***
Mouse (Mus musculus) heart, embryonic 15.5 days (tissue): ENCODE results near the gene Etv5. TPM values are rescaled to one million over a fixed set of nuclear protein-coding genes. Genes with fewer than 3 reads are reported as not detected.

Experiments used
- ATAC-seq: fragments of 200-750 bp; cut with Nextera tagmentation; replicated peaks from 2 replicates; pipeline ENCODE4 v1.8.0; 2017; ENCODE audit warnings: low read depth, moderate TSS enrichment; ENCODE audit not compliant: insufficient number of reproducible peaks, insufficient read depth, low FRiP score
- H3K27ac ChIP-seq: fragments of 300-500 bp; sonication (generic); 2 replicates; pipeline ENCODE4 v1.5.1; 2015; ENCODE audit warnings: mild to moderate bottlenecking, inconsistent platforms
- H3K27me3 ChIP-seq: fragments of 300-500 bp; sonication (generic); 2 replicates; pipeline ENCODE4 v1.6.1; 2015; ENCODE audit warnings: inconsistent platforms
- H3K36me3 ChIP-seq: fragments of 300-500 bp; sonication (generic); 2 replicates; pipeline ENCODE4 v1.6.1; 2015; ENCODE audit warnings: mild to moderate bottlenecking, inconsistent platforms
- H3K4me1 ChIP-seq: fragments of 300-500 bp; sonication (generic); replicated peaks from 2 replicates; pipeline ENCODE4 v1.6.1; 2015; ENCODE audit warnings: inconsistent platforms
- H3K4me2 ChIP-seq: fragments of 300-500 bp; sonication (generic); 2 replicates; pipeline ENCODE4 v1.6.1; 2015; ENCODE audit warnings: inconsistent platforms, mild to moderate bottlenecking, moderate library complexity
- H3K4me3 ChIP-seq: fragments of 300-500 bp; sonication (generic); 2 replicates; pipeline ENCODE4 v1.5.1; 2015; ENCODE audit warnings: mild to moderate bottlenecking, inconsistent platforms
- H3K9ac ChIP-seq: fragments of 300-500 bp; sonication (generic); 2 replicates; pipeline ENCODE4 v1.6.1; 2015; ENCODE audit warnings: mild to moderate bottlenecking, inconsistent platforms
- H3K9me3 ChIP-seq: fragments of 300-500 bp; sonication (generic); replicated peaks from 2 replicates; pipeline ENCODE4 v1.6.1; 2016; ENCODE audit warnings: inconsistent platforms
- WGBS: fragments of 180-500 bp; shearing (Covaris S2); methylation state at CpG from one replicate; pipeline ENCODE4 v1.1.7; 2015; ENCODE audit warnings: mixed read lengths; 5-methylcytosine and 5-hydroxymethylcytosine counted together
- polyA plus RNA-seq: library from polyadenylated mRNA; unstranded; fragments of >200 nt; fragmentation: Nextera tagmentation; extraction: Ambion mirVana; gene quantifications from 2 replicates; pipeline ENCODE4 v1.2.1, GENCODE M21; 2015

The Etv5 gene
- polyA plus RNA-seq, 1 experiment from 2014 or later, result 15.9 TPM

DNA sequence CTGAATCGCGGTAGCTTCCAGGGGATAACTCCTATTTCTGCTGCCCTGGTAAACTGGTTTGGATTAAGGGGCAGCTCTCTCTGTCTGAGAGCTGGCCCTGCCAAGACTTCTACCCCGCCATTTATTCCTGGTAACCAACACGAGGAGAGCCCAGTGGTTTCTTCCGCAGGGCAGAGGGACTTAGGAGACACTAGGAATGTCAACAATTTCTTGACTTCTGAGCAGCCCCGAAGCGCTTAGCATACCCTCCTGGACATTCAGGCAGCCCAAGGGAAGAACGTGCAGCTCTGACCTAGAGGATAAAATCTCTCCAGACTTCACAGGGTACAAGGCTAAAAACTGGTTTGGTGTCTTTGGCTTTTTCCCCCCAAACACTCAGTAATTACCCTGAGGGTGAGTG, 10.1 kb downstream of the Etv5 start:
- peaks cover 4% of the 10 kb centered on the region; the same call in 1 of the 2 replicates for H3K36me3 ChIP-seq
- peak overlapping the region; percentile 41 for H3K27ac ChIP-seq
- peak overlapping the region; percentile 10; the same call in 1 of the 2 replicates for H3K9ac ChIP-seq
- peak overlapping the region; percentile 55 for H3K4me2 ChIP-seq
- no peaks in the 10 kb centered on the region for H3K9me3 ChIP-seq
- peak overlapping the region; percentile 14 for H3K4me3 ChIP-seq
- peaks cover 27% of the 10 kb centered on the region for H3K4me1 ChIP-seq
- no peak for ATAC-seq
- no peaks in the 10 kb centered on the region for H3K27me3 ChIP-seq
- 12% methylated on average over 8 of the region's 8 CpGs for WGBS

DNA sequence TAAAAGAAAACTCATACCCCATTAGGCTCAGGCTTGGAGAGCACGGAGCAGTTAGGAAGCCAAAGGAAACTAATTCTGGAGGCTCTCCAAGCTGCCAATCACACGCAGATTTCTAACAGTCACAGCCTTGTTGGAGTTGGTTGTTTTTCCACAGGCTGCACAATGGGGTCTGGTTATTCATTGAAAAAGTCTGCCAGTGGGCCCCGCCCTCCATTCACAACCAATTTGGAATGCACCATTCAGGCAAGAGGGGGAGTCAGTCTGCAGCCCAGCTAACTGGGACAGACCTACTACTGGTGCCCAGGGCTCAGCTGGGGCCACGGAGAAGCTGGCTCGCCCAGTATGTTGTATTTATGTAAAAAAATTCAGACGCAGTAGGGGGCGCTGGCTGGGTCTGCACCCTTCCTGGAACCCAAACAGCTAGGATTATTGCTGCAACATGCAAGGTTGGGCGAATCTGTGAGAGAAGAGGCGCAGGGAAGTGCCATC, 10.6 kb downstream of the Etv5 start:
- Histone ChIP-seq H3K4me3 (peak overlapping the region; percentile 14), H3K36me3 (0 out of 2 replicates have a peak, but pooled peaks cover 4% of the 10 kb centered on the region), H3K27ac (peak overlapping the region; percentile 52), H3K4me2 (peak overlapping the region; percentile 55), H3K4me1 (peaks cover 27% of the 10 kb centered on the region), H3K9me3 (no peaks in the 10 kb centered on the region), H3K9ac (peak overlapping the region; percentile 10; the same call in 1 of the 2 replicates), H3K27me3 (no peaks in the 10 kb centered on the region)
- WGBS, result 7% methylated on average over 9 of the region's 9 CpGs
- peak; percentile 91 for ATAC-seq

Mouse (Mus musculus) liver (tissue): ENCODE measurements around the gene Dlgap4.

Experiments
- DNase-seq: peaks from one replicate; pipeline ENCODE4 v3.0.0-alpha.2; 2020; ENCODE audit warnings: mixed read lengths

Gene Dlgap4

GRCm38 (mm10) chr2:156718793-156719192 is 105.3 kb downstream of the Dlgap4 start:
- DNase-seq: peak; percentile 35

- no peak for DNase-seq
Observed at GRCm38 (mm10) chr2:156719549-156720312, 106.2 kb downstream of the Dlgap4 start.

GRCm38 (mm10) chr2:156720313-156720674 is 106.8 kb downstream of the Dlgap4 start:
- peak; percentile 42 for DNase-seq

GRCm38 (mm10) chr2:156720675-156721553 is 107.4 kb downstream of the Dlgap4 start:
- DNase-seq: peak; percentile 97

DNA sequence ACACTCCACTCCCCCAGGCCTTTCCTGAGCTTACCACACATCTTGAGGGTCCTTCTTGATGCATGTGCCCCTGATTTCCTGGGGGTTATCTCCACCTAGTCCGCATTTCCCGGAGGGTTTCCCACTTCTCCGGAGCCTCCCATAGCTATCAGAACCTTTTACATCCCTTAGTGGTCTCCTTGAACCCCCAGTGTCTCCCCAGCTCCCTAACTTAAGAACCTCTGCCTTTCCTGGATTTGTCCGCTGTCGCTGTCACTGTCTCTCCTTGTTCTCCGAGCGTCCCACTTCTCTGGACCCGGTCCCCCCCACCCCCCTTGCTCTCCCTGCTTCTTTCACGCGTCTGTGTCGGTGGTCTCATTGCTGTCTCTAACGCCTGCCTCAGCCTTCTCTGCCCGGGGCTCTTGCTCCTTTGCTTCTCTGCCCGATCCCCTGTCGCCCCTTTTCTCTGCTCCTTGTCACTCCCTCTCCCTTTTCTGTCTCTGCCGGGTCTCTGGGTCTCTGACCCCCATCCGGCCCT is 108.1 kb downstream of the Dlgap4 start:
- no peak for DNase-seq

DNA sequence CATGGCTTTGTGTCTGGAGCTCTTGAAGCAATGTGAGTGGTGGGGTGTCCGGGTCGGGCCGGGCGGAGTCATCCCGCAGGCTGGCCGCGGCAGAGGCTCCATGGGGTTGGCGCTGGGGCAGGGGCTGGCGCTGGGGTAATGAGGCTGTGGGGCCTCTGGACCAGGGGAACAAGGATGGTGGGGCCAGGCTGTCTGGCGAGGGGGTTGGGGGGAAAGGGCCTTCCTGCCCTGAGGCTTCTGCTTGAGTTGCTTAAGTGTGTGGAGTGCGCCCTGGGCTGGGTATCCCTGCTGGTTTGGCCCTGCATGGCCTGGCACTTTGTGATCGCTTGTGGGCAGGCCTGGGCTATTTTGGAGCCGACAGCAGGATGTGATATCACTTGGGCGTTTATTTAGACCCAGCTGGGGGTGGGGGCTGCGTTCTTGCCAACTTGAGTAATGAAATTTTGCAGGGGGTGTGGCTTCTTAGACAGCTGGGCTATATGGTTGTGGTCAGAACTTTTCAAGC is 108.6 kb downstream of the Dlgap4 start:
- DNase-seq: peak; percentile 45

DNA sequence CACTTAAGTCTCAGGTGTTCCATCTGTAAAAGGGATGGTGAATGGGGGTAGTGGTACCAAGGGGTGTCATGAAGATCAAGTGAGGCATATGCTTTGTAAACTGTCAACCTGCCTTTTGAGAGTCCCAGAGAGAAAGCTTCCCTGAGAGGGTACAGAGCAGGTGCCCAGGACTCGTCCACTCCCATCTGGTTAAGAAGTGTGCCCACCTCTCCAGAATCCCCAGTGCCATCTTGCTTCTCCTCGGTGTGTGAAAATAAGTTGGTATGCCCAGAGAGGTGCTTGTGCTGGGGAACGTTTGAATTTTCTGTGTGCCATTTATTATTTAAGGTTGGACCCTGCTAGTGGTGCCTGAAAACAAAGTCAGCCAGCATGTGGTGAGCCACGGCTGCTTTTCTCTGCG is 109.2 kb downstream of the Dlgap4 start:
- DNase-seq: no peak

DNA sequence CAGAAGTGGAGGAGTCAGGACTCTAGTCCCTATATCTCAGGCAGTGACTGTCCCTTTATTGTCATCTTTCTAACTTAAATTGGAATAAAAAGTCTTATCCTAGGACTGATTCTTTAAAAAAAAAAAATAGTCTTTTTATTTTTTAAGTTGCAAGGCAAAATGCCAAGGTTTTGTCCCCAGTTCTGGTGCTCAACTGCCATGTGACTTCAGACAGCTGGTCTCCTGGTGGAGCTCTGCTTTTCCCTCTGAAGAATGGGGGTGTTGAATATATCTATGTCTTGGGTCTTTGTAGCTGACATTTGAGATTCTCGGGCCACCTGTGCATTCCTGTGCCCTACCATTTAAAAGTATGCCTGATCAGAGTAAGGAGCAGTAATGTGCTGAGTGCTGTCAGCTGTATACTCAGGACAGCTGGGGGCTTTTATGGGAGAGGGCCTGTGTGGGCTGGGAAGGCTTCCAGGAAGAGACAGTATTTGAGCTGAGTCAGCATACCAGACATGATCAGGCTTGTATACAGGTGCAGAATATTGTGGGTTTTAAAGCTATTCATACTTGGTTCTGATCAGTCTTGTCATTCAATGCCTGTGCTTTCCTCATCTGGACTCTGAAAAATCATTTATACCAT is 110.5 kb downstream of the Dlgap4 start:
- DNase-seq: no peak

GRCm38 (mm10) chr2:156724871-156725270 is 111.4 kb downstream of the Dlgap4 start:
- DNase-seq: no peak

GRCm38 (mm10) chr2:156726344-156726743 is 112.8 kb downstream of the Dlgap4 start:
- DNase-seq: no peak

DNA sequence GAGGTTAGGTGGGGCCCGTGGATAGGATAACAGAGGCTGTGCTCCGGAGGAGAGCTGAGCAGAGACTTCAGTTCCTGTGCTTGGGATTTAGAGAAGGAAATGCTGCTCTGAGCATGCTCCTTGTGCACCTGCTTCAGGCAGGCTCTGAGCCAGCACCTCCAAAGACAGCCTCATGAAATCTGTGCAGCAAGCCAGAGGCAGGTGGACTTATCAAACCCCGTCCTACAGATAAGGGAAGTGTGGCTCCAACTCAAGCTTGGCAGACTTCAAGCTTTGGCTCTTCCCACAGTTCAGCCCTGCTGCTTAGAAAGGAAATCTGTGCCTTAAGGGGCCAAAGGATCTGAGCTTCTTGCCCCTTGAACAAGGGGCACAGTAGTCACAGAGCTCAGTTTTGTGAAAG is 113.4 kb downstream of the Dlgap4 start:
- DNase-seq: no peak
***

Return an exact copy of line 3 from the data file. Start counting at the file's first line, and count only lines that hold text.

- ATAC-seq: fragments of 200-750 bp; cut with Nextera tagmentation; replicated peaks from 2 replicates; pipeline ENCODE4 v1.8.0; 2017; ENCODE audit warnings: low read depth, moderate TSS enrichment; ENCODE audit not compliant: insufficient number of reproducible peaks, insufficient read depth, low FRiP score